Refresh Your Personal Brand with These 10 Résumé Tips

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Writing a résumé or even updating one is a full-day job. But the process is a lot of fun because it gives you a chance to rebrand yourself completely. It allows you to reflect on your professional achievements and identify areas of improvement.

I recently updated my résumé, and I realized I didn't promote myself enough because I had no idea about my value contributions until I listed them down. This is what happens when you get stuck in a rut.

Here are 10 tried-and-tested tips to follow when you update your résumé:

1. Study Your Professional Network on LinkedIn

Your peers are your biggest inspiration, and LinkedIn has made it possible for you to analyze how they promote themselves. Check out their summaries, individual job descriptions (a gold mine!), their software proficiency, and the certifications they hold. This is a great place to start if you are building a résumé from scratch.

2. Mine LinkedIn for Keywords

This is a hack that has done wonders for me. If there's a job opening I am interested in on LinkedIn, I pick up keywords used in the description and add those to my résumé, preferably in the summary, headline, and skills section.

3. Quantify Your Achievements

At the start of my career, I made the mistake of only listing my responsibilities and excluding my actual achievements (i.e., the value I brought to the company). Here's a classic example of what you should or shouldn't do:

Wrong: Responsible for writing weekly blogs

Right: Increased website traffic by 40% over six months

Put your skills to work; add numbers and details to emphasize that and give hiring managers a tangible sense of your skill set.

4. Use Reverse-Chronological Order

Start from your most recent (or current) employment and work your way back. Under your Education section, place your highest degree first.

5. Combine Early Job Experience and Short-Tenure Jobs

If you have switched several jobs in a short period, it is best to merge them in your résumé. I changed my first three jobs in four months, after which I stuck with one company for several years.

I still briefly mention the first two jobs on my résumé, but the emphasis is more on what I achieved rather than the period I stayed with them. If you have 10-15 years of experience, don't mention such short-tenures or positions you held a decade ago. Focus on the now.

6. Pick the Right Font and Font Size

Don't use childish fonts like Papyrus and Comic Sans in your résumé; a hiring manager might toss it in the trash! Instead, stick to professionally appealing Arial, Verdana, and Calibri. Depending on what you choose, keep the font size between 10-12 points so that a hiring manager can easily read your résumé.

7. Format Your Résumé Strategically

Make your subheadings bold and use bullet points and italicize a handful of words. The point is to make important information easier to find.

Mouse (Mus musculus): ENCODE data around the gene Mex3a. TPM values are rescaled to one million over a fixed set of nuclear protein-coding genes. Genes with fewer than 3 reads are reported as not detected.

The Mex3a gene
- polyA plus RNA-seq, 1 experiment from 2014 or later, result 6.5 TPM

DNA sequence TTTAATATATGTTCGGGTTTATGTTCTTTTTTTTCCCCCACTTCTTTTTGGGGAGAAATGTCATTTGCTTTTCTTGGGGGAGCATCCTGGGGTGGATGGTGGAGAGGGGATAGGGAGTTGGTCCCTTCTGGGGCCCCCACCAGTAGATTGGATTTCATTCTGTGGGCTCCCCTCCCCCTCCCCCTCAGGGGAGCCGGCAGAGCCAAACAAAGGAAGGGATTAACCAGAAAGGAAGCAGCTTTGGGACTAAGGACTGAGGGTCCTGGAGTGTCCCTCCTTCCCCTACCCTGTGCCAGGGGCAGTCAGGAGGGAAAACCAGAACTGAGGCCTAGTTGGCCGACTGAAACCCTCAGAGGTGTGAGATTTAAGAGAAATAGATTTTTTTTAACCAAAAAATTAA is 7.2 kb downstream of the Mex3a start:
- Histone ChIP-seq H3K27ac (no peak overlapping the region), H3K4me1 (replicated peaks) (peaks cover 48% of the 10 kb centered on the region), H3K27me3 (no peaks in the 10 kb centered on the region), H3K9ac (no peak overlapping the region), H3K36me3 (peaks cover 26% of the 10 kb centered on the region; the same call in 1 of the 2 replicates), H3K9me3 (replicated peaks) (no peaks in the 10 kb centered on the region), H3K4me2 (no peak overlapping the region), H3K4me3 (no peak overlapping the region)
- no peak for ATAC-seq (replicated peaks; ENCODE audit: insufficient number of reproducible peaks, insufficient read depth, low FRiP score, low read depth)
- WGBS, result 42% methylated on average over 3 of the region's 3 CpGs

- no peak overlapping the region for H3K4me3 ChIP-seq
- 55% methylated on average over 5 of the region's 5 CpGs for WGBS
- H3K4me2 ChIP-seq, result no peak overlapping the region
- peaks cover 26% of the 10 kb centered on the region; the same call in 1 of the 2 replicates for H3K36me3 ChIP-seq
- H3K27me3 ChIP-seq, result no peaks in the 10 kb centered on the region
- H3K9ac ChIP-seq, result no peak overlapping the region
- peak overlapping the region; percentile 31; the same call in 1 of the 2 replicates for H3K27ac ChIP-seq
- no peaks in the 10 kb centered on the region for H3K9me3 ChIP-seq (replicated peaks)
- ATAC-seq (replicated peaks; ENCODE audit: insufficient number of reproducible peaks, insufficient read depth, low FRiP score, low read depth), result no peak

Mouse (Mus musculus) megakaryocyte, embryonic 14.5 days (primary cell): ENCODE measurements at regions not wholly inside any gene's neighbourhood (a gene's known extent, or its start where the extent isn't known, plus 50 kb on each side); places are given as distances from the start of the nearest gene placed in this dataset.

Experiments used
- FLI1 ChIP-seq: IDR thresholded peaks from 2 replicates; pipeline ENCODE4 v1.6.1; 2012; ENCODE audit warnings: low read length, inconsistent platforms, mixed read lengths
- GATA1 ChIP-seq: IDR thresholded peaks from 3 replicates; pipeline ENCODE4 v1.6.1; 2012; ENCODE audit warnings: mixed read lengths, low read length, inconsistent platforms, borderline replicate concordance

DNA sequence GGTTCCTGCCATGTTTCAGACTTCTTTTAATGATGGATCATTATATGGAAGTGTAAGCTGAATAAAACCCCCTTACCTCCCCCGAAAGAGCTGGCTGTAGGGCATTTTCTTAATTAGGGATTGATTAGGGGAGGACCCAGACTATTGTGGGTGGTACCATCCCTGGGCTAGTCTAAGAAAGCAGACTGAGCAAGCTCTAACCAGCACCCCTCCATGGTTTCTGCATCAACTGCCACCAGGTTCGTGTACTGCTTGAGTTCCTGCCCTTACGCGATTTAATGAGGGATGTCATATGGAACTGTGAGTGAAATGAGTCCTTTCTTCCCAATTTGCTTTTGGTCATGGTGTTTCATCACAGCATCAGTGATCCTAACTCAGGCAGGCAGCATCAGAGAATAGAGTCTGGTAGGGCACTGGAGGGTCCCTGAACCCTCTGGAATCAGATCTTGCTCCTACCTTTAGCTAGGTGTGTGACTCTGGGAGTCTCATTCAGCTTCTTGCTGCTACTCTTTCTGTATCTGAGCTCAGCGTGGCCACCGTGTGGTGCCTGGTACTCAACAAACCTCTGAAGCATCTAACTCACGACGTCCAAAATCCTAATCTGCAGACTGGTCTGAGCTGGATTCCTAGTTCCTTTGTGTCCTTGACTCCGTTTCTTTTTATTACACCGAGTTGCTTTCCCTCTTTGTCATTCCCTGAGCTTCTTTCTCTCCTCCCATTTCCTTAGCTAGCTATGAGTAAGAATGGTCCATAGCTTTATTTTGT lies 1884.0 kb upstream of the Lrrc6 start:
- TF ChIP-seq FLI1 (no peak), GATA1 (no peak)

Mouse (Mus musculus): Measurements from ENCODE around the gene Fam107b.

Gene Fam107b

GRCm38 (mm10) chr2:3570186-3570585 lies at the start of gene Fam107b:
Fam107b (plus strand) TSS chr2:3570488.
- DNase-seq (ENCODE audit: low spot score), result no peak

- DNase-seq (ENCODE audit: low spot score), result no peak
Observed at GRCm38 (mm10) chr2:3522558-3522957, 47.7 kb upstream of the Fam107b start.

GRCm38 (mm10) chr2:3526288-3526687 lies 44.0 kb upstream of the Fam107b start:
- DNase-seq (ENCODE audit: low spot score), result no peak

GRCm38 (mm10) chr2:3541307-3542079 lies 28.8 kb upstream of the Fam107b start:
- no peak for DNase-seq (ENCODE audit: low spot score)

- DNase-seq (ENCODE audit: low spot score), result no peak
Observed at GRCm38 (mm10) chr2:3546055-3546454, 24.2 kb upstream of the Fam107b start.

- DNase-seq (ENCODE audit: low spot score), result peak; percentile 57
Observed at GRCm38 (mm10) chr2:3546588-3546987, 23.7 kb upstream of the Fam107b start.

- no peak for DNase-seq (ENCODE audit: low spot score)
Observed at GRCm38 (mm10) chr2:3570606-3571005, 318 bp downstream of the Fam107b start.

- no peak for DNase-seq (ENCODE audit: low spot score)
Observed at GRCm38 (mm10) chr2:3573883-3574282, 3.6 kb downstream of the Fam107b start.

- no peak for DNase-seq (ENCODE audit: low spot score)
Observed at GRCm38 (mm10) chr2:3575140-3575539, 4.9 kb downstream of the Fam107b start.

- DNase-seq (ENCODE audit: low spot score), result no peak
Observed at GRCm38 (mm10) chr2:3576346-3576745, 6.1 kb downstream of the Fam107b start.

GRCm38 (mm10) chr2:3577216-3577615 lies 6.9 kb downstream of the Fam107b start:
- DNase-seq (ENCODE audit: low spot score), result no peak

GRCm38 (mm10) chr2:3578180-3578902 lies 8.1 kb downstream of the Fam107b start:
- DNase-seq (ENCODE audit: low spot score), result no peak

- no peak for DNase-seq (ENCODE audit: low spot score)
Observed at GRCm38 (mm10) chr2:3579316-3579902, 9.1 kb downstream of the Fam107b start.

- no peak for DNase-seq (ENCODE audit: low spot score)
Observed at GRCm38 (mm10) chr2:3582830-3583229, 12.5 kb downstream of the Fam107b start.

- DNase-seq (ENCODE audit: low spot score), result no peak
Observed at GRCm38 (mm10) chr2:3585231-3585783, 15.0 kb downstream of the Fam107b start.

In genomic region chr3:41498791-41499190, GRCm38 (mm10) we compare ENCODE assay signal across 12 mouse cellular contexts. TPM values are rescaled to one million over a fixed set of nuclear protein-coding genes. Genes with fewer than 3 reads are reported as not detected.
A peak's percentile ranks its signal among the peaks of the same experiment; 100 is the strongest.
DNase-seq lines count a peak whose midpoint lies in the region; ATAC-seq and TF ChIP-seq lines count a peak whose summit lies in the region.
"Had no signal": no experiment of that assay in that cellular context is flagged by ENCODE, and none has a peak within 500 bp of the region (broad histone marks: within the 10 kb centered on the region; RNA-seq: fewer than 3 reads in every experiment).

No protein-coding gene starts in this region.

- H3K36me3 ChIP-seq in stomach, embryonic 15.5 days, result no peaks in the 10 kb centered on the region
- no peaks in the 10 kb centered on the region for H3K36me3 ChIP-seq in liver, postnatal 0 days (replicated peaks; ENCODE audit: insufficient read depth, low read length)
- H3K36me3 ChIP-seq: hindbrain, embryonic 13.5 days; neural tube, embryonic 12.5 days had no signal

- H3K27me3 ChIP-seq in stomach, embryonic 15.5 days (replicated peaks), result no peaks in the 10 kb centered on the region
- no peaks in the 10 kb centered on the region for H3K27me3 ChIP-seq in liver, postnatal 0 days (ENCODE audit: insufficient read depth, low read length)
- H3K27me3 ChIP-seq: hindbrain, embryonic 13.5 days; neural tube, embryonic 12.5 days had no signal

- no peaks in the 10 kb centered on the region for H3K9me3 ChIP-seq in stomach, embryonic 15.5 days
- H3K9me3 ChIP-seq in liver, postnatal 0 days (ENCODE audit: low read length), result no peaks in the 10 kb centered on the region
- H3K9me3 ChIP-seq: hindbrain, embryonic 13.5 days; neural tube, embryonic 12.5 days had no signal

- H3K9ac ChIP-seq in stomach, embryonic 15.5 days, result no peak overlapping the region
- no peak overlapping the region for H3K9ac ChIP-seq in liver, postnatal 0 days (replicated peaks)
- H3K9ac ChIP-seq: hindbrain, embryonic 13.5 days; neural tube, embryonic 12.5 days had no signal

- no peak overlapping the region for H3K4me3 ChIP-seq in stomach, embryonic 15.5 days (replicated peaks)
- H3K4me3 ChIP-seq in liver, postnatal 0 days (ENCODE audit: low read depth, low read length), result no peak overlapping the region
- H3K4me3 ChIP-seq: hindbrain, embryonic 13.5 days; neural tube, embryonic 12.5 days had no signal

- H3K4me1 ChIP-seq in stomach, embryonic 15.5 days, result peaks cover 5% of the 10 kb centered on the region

Also, incorporate two to three colors (preferably shades of blue, green, and gray) in the document. And if possible, create your résumé on Canva. It has beautiful templates for different job roles. I also like the variety available on Hloom.

8. Be Concise in Your Wording

A one-page résumé is ideal. If it runs to two pages, that's fine, too. But anything more than that is a strict no. Make sure every word or bullet point you have included in the document is necessary. Edit your résumé summary and remove any sections (such as hobbies) that are irrelevant to the job opportunity.

9. Share Your Contact Details

If you maintain a professional website or blog, include the URL in your contact section. Add any relevant social media handles, as well. For most professionals, LinkedIn and Twitter URLs are enough. However, if you run an active Instagram or Pinterest account that would interest a prospective employer, also include those details.

10. Match Your Cover Letter to Your Résumé

Many recruiters don't read a cover letter. But even if they don't specifically ask for it, it's best to include a note of introduction within the email text. Therefore, whether you make variations of your résumé or apply for different job roles, your email draft/cover letter must tell the hiring manager one cohesive story.

After all the hard work you've put into creating your résumé, you can't afford to have grammatical errors or typos, so be sure to proofread it. Finding a job is an exciting process. If you are armed with a solid résumé, bagging the right opportunity will be a breeze.

Note: September is International Update Your Resume Month. To celebrate, freshen up your CV and use the hashtag #UpdateYourResumeMonth. Tag CircleAround on social media when you do, and we'll highlight your posts and tweets!


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